The Life Matters Media Newswire aims to serve as a comprehensive portal of all news related to end of life decision making and care. We aggregate stories from other media outlets in one place- here, where you can access them easily. We also strive to produce original content covering stories we feel are receiving scant attention.
We think there are a lot of well-intentioned people here. Most of them have the best of intentions, but they refuse to stop and think about the implications of the policies they are pursuing.
Hundreds of patients, ethicists and medical providers attended the World Federation Conference in downtown Chicago to voice support for physician-assisted suicide, also known as “death with dignity.” The conference, made up of 49 right-to-die organizations from around the world, also drew numerous protestors from religious and disability rights groups.
Hosted by the non-profit Final Exit Network, the event aimed to encourage grassroots organization to support “death with dignity” laws and change attitudes.
“We believe that legislation does not go far enough. We believe that it is the right of every competent adult, suffering from severe, intractable illnesses which have deprived them of quality of life, to choose to hasten their death,” said Janis Landis, vice president of Final Exit Network, in a statement to Life Matters Media.
They would dictate to me how much pain and suffering I have to endure at the end of my life. They want to limit my right to choose.
Proponents of “death with dignity” legislation say such laws increase patient freedom at the end of life, because the seriously ill can avoid suffering and die on their own terms. In Oregon, the first state to legalize physician-assisted suicide, terminally ill adults may self-administer a prescribed lethal dose of barbiturates.
But some disability advocates, medical providers and religious organizations argue physician- assisted suicide is unnecessary and endangers the most vulnerable patients. The American Medical Association, the nation’s largest organization of doctors and medical students, does not support it.
Adam Vallard, a member of Not Dead Yet – a national disability rights group opposing all forms of aid in dying legislation – said he worries doctors could pressure disabled patients to end their lives early.
“There is this movement of right-to-die advocates who are not making distinctions between allowing someone to die with dignity and steering someone to assisted suicide. We see this as a larger trend in our society to devalue lives that are costly,” Vallard said. “We think there are a lot of well-intentioned people here. Most of them have the best of intentions, but they refuse to stop and think about the implications of the policies they are pursuing.”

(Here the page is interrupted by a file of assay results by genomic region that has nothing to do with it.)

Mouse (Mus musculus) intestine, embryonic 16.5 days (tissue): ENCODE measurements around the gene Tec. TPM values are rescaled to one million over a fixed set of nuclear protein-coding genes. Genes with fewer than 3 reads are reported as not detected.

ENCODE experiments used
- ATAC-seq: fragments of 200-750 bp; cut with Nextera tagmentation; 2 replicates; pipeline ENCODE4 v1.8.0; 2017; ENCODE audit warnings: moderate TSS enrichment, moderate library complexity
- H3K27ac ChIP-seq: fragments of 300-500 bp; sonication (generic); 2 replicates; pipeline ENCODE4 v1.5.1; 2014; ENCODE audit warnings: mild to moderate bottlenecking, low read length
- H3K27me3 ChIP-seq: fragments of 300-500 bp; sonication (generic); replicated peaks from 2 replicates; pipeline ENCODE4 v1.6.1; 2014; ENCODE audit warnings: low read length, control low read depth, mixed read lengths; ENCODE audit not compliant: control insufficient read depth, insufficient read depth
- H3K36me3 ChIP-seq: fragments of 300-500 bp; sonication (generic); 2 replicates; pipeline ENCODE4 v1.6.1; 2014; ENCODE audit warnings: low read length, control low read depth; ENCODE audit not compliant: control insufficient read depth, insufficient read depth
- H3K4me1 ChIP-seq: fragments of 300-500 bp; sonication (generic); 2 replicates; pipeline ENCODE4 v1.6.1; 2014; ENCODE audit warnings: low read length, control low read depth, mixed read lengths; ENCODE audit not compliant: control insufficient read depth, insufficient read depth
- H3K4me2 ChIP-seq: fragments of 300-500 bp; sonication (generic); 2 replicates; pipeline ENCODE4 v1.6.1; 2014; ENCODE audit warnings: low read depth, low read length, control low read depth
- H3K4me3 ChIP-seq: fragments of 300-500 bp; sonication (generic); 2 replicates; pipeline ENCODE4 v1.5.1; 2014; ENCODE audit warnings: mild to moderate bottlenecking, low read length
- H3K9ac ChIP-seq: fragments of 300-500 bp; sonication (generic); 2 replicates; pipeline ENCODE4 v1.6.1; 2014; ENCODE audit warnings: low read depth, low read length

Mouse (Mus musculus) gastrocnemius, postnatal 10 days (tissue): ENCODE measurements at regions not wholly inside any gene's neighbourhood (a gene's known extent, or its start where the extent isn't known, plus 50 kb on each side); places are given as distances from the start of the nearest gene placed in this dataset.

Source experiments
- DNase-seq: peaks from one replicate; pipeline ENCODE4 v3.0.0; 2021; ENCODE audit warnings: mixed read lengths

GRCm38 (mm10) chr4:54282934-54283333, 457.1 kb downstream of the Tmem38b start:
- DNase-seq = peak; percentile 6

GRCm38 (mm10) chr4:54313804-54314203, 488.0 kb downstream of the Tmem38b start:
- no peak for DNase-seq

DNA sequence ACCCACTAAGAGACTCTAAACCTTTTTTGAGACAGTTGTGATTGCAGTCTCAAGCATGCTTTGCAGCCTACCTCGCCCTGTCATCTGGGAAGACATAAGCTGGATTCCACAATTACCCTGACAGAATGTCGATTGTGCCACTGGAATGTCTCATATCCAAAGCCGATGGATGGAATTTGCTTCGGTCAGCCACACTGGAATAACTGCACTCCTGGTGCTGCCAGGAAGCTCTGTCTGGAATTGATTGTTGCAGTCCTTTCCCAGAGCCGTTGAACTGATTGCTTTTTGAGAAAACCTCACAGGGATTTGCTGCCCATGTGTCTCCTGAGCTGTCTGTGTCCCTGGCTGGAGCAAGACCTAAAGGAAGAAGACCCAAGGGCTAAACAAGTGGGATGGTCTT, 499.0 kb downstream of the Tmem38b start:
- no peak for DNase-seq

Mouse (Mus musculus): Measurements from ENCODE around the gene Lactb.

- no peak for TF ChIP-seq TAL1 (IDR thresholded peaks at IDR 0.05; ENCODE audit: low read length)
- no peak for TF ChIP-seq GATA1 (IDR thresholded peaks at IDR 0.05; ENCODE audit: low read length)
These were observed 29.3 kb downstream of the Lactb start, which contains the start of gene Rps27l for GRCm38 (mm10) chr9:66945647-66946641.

Other protestors held signs, wore skeleton masks and chanted. Some conference attendees said they were told to avoid them. Many reported being instructed to avoid conversation out of fear of inciting violence.
Ken Leonard, a board member of the Hemlock Society of Illinois, called the protestors “religious extremists” and misinformed.
“Most of them are there because they believe it is God telling them to do so,” Leonard said. “They would dictate to me how much pain and suffering I have to endure at the end of my life. They want to limit my right to choose.”
Kathryn Tucker, executive director of the Disability Rights Legal Center and former legal counsel to Compassion & Choices, one of the nation’s leading advocacy groups for the legalization of physician-assisted suicide, said she works to ensure disabled Americans receive the care they want at the end of life.
“Dying these days has become a long, arduous journey,” Tucker said in her presentation. “Choices will expand, aid in dying will become increasingly available, we will see more clinical practice guidelines and more evidence that the process is becoming normalized.”
Physician-assisted suicide is legal in five states: Oregon, Washington, Vermont, Montana and Hawaii.
Wine and other spirits can help comfort some seriously ill patients and their families while in care centers or hospice programs, say end of life care experts.
Wine for the dying became a trending topic after a French hospital announced new plans to open a wine bar so seriously ill patients can enjoy a medically supervised glass with their families.
Loretta Downs, past president of the Chicago End-of-Life Care Coalition and a hospice volunteer, supports the decision and said it is common for many seriously ill patients receiving hospice care to request wine and other comforts.
“What is comfort to one person is not to another. The French drink wine with meals. For me, I want to eat chocolate ice cream and nothing else in the final days of my life,” Downs told Life Matters Media. “When Cicely Saunders founded St. Christopher’s House, the first hospice, her ‘comfort cart’ contained cigarettes and whiskey.”
Instead of providing patients “a cocktail of chemical drugs” to keep them comfortable, Downs said she believes wine can be a beneficial alternative. “It is consumed socially, not medically like a pill,” she added.
Carrie Jackson, an Alzheimer’s disease advocate and writer, recalled how an unexpected bottle of sparkling wine helped her connect with her father during his final moments. After more than two years of living in a nursing home, he died from complications associated with the irreversible disease.